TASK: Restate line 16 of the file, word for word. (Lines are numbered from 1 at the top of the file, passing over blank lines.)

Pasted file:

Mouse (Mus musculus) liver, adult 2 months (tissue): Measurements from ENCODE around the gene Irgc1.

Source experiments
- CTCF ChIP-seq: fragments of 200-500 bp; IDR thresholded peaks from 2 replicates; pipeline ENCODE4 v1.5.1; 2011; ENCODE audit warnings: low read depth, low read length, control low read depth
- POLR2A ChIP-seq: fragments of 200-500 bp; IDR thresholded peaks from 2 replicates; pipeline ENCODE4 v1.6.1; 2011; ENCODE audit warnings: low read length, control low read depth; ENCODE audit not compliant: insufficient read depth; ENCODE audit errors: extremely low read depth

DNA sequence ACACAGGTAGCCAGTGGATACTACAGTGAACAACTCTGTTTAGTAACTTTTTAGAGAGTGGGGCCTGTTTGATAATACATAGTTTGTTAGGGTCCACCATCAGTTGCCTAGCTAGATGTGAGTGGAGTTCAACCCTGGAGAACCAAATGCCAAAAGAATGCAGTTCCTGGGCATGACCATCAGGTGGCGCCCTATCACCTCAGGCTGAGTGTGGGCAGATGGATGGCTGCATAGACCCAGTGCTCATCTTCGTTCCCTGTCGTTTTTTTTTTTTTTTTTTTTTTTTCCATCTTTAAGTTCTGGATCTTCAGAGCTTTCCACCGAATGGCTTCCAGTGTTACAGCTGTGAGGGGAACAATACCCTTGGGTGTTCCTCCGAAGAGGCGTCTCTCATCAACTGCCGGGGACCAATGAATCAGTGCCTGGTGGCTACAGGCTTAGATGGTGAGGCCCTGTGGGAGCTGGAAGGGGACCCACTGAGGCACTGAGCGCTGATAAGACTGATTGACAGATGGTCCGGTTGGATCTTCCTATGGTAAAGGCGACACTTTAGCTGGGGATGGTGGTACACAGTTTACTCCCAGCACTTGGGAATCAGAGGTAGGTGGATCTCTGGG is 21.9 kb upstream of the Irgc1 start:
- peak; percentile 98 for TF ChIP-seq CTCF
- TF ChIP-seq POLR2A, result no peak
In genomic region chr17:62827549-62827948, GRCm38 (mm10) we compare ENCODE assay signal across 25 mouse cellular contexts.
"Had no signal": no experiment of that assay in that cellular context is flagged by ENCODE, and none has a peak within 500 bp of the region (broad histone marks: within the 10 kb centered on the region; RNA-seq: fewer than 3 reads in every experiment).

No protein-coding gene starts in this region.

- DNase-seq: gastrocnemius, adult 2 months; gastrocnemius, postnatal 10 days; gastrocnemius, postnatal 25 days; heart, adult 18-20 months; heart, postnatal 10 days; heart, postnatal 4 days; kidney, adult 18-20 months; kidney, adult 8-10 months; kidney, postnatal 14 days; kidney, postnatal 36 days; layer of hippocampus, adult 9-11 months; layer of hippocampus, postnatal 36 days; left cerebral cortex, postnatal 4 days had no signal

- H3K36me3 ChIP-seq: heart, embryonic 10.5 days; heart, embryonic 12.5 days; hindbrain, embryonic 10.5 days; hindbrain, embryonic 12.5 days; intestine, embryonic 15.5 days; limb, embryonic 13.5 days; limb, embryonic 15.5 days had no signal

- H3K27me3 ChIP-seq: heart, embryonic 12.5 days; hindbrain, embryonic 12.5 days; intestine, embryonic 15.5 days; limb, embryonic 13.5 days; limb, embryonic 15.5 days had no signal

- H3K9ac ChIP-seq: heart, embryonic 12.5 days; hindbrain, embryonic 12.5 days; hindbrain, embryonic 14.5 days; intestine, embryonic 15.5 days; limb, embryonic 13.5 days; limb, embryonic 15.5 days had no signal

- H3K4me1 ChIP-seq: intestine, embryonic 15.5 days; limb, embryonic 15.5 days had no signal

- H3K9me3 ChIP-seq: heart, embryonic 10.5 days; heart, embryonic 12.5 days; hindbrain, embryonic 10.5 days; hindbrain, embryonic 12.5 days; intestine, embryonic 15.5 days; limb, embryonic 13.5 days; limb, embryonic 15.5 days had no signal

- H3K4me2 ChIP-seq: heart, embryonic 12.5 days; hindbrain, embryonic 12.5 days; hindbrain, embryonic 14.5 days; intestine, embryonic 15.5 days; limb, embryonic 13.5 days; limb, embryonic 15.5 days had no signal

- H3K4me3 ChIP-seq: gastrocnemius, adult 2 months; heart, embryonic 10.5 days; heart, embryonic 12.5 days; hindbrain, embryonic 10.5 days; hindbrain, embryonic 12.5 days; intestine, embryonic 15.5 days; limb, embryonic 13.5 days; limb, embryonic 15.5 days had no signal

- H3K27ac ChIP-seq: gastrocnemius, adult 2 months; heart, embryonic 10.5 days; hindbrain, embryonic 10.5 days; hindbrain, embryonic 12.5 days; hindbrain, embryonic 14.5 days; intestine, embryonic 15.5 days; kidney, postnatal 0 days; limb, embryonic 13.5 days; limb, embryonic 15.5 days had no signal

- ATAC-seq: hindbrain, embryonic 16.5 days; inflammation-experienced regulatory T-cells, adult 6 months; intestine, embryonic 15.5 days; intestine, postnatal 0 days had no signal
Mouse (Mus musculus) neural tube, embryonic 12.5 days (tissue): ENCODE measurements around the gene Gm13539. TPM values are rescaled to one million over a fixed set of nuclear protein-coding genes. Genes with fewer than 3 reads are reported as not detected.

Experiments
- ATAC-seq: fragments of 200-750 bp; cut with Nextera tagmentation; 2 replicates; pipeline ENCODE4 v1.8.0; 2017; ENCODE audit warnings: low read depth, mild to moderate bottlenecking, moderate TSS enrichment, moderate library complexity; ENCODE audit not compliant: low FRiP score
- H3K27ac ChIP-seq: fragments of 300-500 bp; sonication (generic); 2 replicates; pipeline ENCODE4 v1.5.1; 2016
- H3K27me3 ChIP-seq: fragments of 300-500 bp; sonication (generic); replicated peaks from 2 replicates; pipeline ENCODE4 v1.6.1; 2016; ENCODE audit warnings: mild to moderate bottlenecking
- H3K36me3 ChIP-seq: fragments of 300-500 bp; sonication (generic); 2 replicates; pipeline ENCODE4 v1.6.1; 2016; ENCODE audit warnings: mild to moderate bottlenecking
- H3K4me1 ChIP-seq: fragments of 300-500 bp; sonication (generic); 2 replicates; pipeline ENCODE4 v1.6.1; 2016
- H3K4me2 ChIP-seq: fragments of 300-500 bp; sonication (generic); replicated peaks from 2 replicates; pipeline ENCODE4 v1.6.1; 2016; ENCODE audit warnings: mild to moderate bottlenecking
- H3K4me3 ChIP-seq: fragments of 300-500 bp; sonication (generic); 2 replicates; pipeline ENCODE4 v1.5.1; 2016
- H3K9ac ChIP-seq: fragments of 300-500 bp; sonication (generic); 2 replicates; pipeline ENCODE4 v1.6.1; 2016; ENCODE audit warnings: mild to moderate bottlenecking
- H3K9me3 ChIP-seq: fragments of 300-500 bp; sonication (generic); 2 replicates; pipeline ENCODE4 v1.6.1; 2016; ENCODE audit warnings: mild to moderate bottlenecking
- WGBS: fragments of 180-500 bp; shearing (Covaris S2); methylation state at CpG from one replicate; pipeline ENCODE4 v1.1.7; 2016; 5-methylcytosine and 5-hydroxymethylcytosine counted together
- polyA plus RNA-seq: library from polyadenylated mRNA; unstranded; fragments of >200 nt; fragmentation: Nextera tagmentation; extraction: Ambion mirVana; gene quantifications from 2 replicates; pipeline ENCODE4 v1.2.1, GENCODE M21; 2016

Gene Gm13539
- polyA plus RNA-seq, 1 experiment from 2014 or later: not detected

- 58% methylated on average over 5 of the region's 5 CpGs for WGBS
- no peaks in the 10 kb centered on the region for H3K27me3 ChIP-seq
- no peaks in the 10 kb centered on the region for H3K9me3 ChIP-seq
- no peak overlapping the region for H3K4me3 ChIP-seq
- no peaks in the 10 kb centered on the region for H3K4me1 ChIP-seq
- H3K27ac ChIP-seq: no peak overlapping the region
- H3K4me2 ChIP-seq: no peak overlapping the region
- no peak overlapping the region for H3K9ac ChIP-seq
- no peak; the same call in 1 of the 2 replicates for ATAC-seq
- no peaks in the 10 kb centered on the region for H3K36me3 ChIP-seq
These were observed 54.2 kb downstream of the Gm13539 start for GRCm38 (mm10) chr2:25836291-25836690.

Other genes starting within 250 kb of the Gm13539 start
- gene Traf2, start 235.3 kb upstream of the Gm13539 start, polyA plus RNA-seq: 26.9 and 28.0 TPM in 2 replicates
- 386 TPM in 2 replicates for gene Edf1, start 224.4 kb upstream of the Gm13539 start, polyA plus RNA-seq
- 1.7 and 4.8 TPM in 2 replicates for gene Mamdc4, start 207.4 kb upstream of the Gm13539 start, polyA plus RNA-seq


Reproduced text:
- H3K9me3 ChIP-seq: heart, embryonic 10.5 days; heart, embryonic 12.5 days; hindbrain, embryonic 10.5 days; hindbrain, embryonic 12.5 days; intestine, embryonic 15.5 days; limb, embryonic 13.5 days; limb, embryonic 15.5 days had no signal